A historic independent school that counts comic actor Stan Laurel among its alumni is to become the first to merge with a state primary and become a government-funded academy.
The King's School in Tynemouth, a member of the elite Headmasters' and Headmistresses' Conference (HMC) of private schools, said the move had become necessary as its pound;9,990 annual fees had become "a growing issue" for many of its parents.
The school will merge with the nearby Priory Primary School in September 2013 as an all-through academy, serving children aged 4 to 18. The primary school received "outstanding" ratings in all but one category in its last inspection report.
The move reflects government drives to create more all-through academies and promote greater interaction between the state and private sector. Former Labour schools minister Lord Adonis, the architect of the academies programme, also renewed calls this week for all private schools to sponsor academies. (See Review, left.)
The Tynemouth merger comes hot on the heels of news that a series of prestigious private schools have been granted state-funded status as the recession grinds on. Liverpool College and Bradford Girls' Grammar have announced that they will go state funded from next September. Batley Grammar in Yorkshire made the switch in September 2011.
The new all-through academy in Tynemouth will be sponsored and operated by Woodard Academies Trust and eventually cater for 1,425 pupils.
John Evans, chairman of governors at The King's School, said: "[King's] governors have recognised that the payment of school fees represents a growing issue for many parents. By assuming academy status and ceasing to charge fees, we will enhance and strengthen our ties with the community we serve."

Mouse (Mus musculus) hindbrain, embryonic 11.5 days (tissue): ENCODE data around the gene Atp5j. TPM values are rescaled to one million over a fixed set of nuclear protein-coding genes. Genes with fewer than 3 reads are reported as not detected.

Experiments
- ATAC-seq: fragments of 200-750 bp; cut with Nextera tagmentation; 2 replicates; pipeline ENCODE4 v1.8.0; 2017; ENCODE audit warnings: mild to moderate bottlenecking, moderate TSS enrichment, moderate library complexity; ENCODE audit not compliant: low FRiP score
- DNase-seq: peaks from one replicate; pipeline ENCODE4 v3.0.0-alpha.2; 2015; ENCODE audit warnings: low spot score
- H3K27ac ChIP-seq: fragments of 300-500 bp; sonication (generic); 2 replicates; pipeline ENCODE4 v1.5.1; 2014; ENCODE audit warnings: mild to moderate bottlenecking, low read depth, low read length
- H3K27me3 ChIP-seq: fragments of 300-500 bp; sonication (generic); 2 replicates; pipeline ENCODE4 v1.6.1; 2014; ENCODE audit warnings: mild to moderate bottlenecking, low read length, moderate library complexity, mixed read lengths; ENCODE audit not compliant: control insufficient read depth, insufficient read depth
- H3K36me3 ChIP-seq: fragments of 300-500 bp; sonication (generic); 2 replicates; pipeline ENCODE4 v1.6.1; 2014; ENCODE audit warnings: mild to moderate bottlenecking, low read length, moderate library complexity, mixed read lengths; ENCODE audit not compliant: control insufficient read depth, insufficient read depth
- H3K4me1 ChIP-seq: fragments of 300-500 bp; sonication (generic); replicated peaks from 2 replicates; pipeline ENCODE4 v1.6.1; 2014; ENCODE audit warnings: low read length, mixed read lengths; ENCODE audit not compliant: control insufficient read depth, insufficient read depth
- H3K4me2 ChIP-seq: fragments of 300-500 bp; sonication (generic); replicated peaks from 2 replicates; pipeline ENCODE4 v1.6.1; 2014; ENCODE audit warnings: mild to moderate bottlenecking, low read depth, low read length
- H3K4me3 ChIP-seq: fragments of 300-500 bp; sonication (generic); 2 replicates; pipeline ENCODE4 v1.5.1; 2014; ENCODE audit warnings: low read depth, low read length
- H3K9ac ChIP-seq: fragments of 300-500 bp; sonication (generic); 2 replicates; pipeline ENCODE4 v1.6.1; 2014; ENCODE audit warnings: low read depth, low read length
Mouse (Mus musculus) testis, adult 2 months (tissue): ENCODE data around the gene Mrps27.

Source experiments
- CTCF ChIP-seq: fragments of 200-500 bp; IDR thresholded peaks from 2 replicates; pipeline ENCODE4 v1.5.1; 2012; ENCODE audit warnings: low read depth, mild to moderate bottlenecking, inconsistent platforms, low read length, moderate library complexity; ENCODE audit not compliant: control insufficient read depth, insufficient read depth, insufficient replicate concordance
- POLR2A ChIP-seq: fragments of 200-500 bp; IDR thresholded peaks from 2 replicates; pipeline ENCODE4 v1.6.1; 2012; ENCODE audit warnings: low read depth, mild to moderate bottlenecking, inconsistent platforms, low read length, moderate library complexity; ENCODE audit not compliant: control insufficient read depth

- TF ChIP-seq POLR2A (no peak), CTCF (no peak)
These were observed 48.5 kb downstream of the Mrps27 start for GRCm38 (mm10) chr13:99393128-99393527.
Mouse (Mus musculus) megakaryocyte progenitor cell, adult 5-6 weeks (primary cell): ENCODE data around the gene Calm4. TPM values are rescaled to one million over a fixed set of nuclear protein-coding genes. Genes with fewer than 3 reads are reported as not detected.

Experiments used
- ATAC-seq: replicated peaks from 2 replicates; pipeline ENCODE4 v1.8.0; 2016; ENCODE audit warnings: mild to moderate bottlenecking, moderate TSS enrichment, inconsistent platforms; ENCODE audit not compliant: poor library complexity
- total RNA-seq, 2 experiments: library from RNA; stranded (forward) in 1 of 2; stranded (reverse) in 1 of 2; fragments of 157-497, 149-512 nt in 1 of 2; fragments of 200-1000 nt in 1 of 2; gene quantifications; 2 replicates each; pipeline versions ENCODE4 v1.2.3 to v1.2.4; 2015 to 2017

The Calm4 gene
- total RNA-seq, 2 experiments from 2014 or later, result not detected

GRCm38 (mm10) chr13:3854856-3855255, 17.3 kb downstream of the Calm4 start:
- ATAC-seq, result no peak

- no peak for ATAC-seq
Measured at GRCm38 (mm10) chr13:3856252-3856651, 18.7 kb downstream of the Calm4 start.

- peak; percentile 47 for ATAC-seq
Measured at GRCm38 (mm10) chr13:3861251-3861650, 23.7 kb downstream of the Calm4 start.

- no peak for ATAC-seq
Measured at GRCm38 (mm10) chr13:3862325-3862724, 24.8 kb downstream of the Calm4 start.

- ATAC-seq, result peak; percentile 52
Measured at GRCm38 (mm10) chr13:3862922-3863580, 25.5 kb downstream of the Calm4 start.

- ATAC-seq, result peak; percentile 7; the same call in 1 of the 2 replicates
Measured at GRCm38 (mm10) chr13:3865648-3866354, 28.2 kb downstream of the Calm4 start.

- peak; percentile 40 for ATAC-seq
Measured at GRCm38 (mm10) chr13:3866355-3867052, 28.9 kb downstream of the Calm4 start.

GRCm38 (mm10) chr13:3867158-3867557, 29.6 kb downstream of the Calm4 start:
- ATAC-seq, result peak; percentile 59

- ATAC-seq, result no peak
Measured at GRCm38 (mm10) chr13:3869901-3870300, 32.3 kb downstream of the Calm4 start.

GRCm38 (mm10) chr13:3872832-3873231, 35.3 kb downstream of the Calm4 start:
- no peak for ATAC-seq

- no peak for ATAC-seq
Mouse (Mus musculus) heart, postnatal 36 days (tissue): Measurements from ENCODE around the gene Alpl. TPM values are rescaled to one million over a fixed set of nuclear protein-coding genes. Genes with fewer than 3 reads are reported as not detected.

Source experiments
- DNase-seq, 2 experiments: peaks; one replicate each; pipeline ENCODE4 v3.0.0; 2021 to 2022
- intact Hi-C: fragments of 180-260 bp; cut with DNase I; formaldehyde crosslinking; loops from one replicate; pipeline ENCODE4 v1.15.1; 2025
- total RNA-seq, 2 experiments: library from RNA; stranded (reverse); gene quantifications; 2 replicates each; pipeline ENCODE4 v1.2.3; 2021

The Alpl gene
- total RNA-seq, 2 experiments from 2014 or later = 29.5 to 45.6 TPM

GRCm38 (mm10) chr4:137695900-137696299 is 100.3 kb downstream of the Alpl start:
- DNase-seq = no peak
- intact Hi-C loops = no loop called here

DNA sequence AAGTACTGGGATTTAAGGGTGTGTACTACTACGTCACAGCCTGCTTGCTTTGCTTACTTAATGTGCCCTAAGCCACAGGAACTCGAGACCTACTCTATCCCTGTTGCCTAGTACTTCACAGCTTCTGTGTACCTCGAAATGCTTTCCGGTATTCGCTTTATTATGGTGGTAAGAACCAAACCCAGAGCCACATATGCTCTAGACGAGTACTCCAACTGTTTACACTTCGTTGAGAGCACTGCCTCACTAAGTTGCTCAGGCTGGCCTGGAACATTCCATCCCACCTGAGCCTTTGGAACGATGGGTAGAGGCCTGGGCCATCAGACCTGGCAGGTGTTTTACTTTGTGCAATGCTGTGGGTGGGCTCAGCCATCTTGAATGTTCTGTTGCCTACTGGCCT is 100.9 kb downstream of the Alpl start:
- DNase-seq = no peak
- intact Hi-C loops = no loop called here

Jan Richardson, chairman of the Woodard Academies Trust, which will run the new academy, said that the "groundbreaking model" of merging high- performing state and private schools would provide "greater opportunities for all pupils".
Geoff Ogle, chairman of governors at Priory School, said the merger and move to academy status had been the culmination of "intensive and in-depth discussions" over the past nine months. "Both schools' governing bodies and headteachers are working. to develop a new school that responds to the needs and aspirations of the local community," he said.
David Levin, headmaster of the City of London School for Boys and vice- chairman of the HMC, has spearheaded a drive to get private schools to form closer links with state primaries and became chair of governors at the Bentworth Academy in Hammersmith, West London, this month. He said the merger in Tynemouth could work "extremely well", adding that it would allow the Woodard Trust to create a balance of the state and private sectors in the schools that it ran.
News of the merger comes weeks after it was revealed in TES that the HMC is increasingly concerned about pupil numbers and finances at a number of its schools. Current membership criteria state that members should lead schools that have at least 325 pupils, although some are below that level.
Llandovery College, a leading Welsh independent school that hit the headlines after it was revealed that it was around pound;4 million in debt, has left the HMC and applied for membership of the Society of Heads. The school relaunched this September with 302 pupils, after a rescue package was agreed.
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Diagnosed in adult life as dyslexic, the Happy Days star has spent many years campaigning on literacy and education in the US and the UK. He is also a celebrated children's writer, co-authoring the Hank Zipzer series. www.tes.co.ukwebchat
On Thursday, children's author and poet Michael Rosen will also take part in a videochat, discussing his new book Fantastic Mr Dahl, the first authorised biography of Roald Dahl. See page 43 for a review. www.tes.co.ukrosen.
Original headline: Fees pressure pushes elite into arms of the state